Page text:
This book has a classic jungle adventure feel to it, like romancing the stone but much better. As a matter of fact, if you saw Romancing the Stone and thought, "This could have been a great movie... except it isn't... " you'll love this book. The tension is perfect. I loved the dialogue between the H/H. They fight each other every step but it is wonderful fun. Not tedious like some books get when the H/H have constant disagreement. I guess because they obviously like each other.
Linda Howard does it very well---combines an exciting adventure story with a sexy romance.
There's a mysterious lost city---maybe . . . Our heroine has to go and find out for sure. There's also a fantastic red diamond---maybe. Same thing. Our heroine has to locate it. But the thing is, the old map says the lost city and the gem are in the heart of the Amazon jungle, and she has to mount an entire expedition to get there.
And the people she can afford to hire to trek through the jungle aren't what anybody would call trustworthy. There's a handsome but dangerous-looking guide, a number of Indian and mestizo porters, and a brutish looking Portuguese. Also along the trek is the financial backer, whom she learns (after he's hired) happens to be a drug dealer on the run from both the police and his suppliers. And let's not forget her ne'er do well brother who has hated her since the day she was born.
Doesn't this sound like an enjoyable trip?
This one and Cry No More are my favorites of all her books, and I've probably read about 15 of them so far. This one has it all: suspense, jungle adventure, superstition, struggle to survive, and a very, very sexy hero and hot romance.
When Jillian goes through her deceased father's things she finds information which sends her off on an adventure to find evidence of a secret civilization of Amazon Women (I kid you not). Along for the trip is her rotten, good for nothing step-brother and a shifty drug dealer who is funding the archeological dig. She brings the brother along for some lame reason but you just have to go with it.
She allows the two men to hire the best guide in the area even though she is suppose to be the archeologist and should be in charge. But what do I know? Ben, the guide, is a cocky guy ruled by his genitals. Fortunately Jillian has remembered to bring along her birth control because you know she's going to need it.
The rest of the book is an adventure to find this hidden civilization with such obstacles as pirates (!), wild beasts and of course each other. It was a bit over the top and the romance seemed very out place considering the circumstances but as escapist fantasy I guess it was alright.
A highly readable and almost believable fiction tale. The characters are believable and devilishly clever at hiding their secret agendas. Who wouldn't want to discover the whereabouts of a true Amazon tribe?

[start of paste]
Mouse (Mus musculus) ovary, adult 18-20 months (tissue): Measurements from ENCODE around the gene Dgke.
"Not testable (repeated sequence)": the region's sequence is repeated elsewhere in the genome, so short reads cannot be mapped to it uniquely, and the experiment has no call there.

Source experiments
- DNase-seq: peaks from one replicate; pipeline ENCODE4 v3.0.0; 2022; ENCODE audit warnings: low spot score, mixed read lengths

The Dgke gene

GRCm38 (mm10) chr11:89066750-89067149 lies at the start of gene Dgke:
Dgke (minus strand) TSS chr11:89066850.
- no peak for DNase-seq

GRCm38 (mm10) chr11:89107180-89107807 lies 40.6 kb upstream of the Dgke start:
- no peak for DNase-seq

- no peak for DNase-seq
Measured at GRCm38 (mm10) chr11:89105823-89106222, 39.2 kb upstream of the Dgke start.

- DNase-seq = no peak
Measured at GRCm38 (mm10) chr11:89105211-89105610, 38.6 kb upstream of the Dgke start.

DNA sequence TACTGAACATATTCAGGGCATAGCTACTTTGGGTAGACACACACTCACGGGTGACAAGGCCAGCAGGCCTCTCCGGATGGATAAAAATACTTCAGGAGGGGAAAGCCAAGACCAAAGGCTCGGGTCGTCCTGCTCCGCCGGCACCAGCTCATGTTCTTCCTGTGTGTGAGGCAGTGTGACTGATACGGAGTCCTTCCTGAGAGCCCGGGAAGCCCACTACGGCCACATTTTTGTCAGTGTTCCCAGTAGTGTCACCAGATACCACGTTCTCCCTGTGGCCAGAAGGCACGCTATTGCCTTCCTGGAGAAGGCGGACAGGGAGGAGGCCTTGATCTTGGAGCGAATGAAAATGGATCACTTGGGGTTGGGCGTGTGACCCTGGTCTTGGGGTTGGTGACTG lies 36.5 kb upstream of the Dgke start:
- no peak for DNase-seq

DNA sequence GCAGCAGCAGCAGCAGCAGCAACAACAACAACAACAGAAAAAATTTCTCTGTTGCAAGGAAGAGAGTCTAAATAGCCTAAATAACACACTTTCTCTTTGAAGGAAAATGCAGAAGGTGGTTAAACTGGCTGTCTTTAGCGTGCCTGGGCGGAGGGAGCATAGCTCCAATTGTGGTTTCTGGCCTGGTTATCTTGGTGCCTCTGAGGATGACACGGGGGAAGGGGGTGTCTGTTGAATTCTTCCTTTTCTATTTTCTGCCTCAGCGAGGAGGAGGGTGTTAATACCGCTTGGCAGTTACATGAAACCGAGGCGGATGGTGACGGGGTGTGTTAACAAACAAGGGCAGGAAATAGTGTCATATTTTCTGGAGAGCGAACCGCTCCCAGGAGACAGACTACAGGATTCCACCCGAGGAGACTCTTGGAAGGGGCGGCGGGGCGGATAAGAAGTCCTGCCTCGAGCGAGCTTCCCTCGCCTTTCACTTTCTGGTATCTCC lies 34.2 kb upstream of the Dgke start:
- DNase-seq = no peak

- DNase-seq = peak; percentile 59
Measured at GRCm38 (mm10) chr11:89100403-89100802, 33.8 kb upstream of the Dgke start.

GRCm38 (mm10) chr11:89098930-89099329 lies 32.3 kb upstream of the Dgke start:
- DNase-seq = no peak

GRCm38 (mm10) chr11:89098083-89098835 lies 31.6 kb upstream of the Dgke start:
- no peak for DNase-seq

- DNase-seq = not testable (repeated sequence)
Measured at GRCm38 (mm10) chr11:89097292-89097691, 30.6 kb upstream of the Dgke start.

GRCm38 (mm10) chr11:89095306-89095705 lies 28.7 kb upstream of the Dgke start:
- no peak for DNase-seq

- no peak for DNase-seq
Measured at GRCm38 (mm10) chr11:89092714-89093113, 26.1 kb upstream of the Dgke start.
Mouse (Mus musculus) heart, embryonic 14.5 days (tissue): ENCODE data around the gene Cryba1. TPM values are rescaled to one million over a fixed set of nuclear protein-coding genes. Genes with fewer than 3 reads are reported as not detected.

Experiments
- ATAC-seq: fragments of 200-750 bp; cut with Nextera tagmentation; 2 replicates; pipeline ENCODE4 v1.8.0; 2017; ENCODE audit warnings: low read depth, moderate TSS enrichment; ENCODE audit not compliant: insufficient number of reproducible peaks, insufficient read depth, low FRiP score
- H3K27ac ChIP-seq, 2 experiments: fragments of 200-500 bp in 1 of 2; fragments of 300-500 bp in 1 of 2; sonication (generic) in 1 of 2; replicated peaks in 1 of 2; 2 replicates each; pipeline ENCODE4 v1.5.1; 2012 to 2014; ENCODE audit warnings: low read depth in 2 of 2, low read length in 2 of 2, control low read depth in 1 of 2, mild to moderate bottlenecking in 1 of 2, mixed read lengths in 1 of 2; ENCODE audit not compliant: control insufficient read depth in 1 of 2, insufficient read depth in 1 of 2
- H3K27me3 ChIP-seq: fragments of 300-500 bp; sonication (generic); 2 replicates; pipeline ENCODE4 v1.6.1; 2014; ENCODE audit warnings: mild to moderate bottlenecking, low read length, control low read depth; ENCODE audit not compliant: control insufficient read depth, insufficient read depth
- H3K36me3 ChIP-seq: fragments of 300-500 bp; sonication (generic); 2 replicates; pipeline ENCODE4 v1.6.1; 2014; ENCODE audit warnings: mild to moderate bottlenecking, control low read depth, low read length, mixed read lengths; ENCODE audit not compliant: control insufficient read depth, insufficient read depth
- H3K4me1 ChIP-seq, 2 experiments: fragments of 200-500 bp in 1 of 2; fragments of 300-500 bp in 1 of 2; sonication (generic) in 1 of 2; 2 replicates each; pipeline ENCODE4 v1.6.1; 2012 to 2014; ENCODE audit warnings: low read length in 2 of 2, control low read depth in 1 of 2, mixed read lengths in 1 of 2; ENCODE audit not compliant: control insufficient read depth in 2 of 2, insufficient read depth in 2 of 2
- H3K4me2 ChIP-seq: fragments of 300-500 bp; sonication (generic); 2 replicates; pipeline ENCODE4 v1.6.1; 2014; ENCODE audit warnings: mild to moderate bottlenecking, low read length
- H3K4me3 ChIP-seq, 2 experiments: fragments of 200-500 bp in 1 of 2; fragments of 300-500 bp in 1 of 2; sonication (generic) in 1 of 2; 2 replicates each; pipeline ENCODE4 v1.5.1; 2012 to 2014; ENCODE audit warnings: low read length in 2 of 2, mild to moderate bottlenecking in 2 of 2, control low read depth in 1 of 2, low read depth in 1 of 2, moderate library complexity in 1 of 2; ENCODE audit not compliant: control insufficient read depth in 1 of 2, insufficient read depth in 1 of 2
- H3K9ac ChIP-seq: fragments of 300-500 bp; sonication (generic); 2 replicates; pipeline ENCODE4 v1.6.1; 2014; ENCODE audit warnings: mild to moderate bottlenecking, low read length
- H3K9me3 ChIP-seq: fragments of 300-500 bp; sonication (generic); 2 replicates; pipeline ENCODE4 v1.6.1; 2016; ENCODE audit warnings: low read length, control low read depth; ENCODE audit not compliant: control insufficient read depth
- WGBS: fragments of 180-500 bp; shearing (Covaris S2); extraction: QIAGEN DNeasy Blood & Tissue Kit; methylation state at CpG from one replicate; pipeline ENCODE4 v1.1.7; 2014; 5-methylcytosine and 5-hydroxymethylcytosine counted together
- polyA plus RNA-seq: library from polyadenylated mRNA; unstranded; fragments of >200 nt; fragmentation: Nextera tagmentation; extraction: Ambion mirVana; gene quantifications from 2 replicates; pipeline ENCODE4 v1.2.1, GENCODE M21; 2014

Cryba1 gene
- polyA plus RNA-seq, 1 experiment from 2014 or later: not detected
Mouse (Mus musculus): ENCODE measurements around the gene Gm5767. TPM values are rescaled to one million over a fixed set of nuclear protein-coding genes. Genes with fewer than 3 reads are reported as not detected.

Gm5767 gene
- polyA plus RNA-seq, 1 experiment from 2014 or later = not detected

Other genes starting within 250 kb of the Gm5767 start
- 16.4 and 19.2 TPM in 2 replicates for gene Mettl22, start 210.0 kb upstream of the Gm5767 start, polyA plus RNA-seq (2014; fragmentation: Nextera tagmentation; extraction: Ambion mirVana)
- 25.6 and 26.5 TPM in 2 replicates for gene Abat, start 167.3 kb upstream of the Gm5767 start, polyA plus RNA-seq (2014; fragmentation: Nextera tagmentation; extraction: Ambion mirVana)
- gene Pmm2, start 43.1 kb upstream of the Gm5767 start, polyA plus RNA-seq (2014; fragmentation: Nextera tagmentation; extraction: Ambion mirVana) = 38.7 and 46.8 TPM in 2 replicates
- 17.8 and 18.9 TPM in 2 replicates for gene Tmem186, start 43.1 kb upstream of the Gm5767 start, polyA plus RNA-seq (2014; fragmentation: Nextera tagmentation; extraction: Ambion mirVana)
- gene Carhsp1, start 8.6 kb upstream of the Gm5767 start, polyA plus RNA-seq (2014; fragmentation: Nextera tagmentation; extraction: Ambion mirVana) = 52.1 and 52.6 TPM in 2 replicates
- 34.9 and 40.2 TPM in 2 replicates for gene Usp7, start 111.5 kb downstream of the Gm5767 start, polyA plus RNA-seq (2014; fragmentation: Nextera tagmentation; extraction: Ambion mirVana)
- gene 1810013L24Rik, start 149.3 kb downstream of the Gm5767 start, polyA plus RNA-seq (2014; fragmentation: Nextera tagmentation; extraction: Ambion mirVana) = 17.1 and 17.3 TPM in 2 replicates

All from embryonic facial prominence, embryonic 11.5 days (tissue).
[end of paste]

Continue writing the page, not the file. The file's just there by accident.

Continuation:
A fabulous lost Amazon city once inhabited by women warriors and containing a rare red diamond: it sounded like myth, but archeologist Jillian Sherwood believed it was real, and she was willing to put up with anything to find it -- even Ben Lewis. Ruffian, knock-about, and number one river guide in Brazil, Ben was all man -- over six feet of rock-hard muscles that rippled under his khakis, with lazy blue eyes that taunted her from his tanned face. Jillian watched him come to a fast boil when she refused to reveal their exact destination upriver in the uncharted rain forests -- and resolved to stand her ground. Neither of them could foresee what the days ahead promised: an odyssey into the fiery heart of passion and betrayal, and a danger that would force them to cast their fates together, immersed in the eternal, unsolved mysteries of love....
Archeologist Jillian Sherwood attributes her lackluster professional reputation to the fact that her late father, also an archeologist, was notorious for his supposedly crackpot theories, such as one about a lost city in the heart of the Amazon jungle that was home to a band of Amazon women warriors. Equipped with a map from her father's papers, Jillian is determined to find the lost city, thereby salvaging her father's reputation and her own. She is accompanied on the two-month expedition by Rick, her half-brother, who still resents her being daddy's favorite; Steven Kates, an unprincipled crook who has money to fund the venture and plans to steal anything valuable that turns up; Ramon Dutra, a jungle-wise thug; and Ben Lewis, an experienced guide who is more macho than any human being needs to be. Unfortunately, the more intense their adventures, the less realistic they appear because the characters have charmed lives. A pirate attack, an encounter with a jaguar and a hazardous walk along the side of a mountain give Howard's ( The Touch of Fire ) romance an adventure-yarn feel, but since Jillian seems to be virtually indestructible and Ben, as her only possible love interest, is inevitably guaranteed survival, the book lacks real suspense.
A fabulous lost Amazon city once inhabited by women warriors and containing a rare diamonds;it sounded like myth, but archeologist Jillian Sherwood believed it was real, and she was willing to put up with anything to find it-even Ben Lewis. Ruffian, knock-about, and number one river guide in Brazil, Ben was all man-over six feet of rock-hard muscles that rippled under his khakis, with lazy blue eyes that taunted her from his tanned face. Jillian watched him come to a fast boil when she refused to reveal their exact destination upriver in the uncharted rain forests-and resolved to stand her ground. Neither of them could forsee what the days ahead promised: an adyssey into the fiery heart of passion and betrayal, and a danger that would force them to cast their fates together, immersed in the eternal, unsolved mysteries of love.